at the qweynes burd with the kyng to byde,
And on the morn how he suld be
   in that same place sett them besyd.
“And sen that thei do thus,
   me thynke no fawte I fele
Bot fals Merdochyus
   that to me noyght wyll knele.”

1399.
His wyfe says, “Sertes, yt is grett scorn
   that he wyll not ryse of his sette.
Bot, ser, lett ordan fast therforn:
   sett up a tre both long and grette,
And aske leve of the kyng at morn
   that he be hanged or ever he ete.
So sall his lyf by lyghtly lorn;
   then may thou be mery at thi mete.”
Than gart he grath men gang
   and sone sett up a sperre
Of fyfty cubbettes lang
   Merdochius on to marre.
 



company

asked
table; (t-note)




Except; (t-note)





(t-note)
gallows; (t-note)

before he eats anything



timber (gallows)
cubits high; (t-note)
kill

 
[THE KING DECIDES TO HONOR MORDECAI’S SERVICE (6:1–14; 2:19–23)]
 


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16855




16860
 
1400.
Bot God, that hym His helpe hath heyght,
   ordand that qwayntyse forto qwell.
The kyng lay wakand all the nyght,
   and of sere maters so con he mell.
He bad servantes to sett up lyght
   and cald a clerke that couth hym tell
And forto rede in romans ryght
   what ferlys in his tym befell.
That clerke then sat redand
   full mony poyntes of price,
And in a sted he fand
   whore wryttyn was on this wyse:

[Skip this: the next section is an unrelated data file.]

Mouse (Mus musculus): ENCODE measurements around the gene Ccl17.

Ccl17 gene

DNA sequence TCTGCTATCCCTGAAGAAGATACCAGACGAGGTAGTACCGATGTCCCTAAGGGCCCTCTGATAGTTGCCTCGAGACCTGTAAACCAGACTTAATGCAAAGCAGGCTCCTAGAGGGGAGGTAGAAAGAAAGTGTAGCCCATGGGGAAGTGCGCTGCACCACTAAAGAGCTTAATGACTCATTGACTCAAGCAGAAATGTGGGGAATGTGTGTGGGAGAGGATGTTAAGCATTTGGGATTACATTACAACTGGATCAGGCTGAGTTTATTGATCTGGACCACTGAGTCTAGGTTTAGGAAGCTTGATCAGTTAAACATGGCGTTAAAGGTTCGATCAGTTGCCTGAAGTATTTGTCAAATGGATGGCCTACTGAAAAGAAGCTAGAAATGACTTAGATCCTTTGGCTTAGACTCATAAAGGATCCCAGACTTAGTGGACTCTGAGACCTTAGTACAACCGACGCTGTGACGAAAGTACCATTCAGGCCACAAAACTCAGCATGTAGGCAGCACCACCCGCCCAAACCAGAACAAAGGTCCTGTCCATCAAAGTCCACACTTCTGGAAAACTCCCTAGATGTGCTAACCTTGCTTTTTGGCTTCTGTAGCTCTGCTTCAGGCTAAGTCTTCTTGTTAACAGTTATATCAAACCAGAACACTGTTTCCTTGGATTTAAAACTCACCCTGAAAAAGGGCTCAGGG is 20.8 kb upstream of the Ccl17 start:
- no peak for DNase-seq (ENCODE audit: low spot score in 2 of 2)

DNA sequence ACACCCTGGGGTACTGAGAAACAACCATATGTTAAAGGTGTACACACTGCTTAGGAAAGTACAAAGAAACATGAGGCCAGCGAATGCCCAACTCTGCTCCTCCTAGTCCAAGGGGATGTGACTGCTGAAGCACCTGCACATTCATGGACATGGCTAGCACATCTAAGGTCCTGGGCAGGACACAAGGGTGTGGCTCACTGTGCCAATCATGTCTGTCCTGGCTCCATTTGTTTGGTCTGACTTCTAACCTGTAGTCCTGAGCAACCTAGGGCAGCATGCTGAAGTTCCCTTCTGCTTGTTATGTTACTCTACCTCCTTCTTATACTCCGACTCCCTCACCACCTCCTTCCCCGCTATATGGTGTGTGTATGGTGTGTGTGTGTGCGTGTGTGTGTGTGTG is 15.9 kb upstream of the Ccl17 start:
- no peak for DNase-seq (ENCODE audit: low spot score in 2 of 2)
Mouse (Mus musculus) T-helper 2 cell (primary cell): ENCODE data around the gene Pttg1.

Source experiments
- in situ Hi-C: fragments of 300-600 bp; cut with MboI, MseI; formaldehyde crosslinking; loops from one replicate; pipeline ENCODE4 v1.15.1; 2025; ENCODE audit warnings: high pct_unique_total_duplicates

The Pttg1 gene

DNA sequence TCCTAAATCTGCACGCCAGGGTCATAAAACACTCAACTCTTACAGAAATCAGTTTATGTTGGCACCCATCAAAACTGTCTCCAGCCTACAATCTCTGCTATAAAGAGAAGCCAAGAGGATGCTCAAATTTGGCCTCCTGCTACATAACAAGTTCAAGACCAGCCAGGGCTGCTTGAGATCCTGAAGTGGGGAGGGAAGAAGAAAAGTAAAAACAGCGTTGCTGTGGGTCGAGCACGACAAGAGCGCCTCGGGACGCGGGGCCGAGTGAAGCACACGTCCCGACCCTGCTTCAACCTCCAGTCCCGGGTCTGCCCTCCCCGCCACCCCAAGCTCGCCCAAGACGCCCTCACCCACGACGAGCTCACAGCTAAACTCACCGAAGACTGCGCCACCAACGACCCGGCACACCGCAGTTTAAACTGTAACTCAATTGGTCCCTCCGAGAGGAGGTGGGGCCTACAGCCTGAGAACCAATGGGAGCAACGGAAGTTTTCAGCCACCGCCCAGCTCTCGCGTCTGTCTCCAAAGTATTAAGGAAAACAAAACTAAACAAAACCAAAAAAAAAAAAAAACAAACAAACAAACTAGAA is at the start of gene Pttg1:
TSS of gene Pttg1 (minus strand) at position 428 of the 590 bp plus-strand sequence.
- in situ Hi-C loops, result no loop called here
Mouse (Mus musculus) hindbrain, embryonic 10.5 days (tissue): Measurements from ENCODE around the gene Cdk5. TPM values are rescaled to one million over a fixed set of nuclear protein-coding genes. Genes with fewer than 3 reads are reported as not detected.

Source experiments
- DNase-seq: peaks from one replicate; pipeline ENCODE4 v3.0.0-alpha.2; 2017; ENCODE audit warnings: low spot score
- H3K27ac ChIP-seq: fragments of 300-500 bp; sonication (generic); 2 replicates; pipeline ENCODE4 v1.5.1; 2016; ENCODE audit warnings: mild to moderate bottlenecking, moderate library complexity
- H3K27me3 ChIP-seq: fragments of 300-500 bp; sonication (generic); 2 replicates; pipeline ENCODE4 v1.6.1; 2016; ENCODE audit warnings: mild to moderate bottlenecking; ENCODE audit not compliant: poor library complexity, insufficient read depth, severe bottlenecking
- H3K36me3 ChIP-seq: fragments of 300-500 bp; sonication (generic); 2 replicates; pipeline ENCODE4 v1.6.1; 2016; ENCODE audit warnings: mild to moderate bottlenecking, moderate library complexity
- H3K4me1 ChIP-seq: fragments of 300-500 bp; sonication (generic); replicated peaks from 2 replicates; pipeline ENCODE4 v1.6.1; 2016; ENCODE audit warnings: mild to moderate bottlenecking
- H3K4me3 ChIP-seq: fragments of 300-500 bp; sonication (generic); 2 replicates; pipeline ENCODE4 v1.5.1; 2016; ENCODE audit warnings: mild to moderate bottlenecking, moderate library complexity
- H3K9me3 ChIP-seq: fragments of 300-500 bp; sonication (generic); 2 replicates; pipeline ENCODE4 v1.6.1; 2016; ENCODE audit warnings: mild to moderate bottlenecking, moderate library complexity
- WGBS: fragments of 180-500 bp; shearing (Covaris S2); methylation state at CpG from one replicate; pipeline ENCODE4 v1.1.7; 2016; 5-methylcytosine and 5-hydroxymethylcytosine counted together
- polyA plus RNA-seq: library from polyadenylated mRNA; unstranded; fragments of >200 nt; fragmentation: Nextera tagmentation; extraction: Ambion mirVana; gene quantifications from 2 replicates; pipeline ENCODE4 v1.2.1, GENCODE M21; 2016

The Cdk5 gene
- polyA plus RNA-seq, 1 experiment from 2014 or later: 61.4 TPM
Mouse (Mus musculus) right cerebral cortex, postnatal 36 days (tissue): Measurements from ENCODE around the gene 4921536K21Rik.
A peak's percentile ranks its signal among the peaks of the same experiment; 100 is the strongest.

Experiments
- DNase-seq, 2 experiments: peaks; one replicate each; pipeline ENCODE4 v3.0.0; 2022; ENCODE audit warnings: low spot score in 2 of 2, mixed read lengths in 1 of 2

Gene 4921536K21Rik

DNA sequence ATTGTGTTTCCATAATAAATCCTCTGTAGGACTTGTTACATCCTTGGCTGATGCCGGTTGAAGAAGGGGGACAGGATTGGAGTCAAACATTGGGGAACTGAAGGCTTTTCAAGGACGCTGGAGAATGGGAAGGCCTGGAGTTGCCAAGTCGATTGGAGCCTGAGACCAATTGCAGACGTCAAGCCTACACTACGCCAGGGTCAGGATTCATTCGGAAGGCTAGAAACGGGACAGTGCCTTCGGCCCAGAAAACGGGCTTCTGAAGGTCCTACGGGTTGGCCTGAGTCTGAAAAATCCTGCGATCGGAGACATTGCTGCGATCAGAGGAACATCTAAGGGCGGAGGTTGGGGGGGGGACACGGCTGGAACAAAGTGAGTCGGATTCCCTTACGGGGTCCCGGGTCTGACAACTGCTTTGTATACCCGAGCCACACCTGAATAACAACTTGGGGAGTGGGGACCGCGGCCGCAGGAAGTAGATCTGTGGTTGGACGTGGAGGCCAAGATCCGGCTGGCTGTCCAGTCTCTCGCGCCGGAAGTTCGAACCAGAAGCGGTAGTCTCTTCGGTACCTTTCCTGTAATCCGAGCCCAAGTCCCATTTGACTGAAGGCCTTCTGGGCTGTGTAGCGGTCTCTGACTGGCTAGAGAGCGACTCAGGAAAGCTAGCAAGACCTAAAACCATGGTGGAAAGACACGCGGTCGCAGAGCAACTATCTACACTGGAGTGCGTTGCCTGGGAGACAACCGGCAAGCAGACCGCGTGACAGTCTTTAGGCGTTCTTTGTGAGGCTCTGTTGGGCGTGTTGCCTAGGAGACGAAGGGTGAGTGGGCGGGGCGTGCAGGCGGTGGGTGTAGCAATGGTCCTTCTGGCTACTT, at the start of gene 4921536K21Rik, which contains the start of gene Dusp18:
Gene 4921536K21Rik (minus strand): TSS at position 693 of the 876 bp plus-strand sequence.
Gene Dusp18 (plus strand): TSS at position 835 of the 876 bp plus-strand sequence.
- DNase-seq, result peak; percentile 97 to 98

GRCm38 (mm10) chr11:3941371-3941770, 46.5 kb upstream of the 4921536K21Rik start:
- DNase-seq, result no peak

1401.
“Two men that wold not byde for bale
   thor be the way onys als thei wentt,
Thei counsayld same and sayd, ‘We sall
   gare slay the kyng be our assent.’
And on Merdocheus herd this tale,
   all how thei of swylke maters ment.
Unto the kyng he told yt hale,
   and els he had bene shamly shent.”
The kyng asked what reward
   Mardocheus had here fore.
The clerke saw noyght declared
   be word ne wryttyng thore.

1402.
By this was done, then was lyght day.
   Ser Aman hoped to have his bone,
And in he come the kyng to pray
   that Mardocheus were hanged soyne.
The kyng hym cald and bad hym say
   what dede suld to that man be doyne
That the kyng wold have wrschept all way:
   “This wold I wytt with wordes foyne.”
Aman thynkes, “That am I
   that the kyng wyll wrscheped be.
None is so wele worthy.”
   Therfor thus ordand he.

1403.
He says, “Lord, this sall be his mede
   that the kyng wyll reverence with renown:
He sall be cled in kynges wede
   and crowned with a kynges crowne.
He sall sytt on the kynges awn sted,
   and the best bachelar sall be bown
His brydyll bowsomly to lede
   and crye with trumpeyttes thrugh all the towne:
‘Thus is the kynges wyll!
   Whom he wyll wrschepe wele,
That thus be done hym tyll
   and all men unto hym knele!’”

1404.
The kyng was of this purpase payd
   and sayd, “Loke that thou tarry not lang,
Bot sone thou loke all this geyre be grayd,
   and take on of our stedes strang,
And make Merdocheus be arayd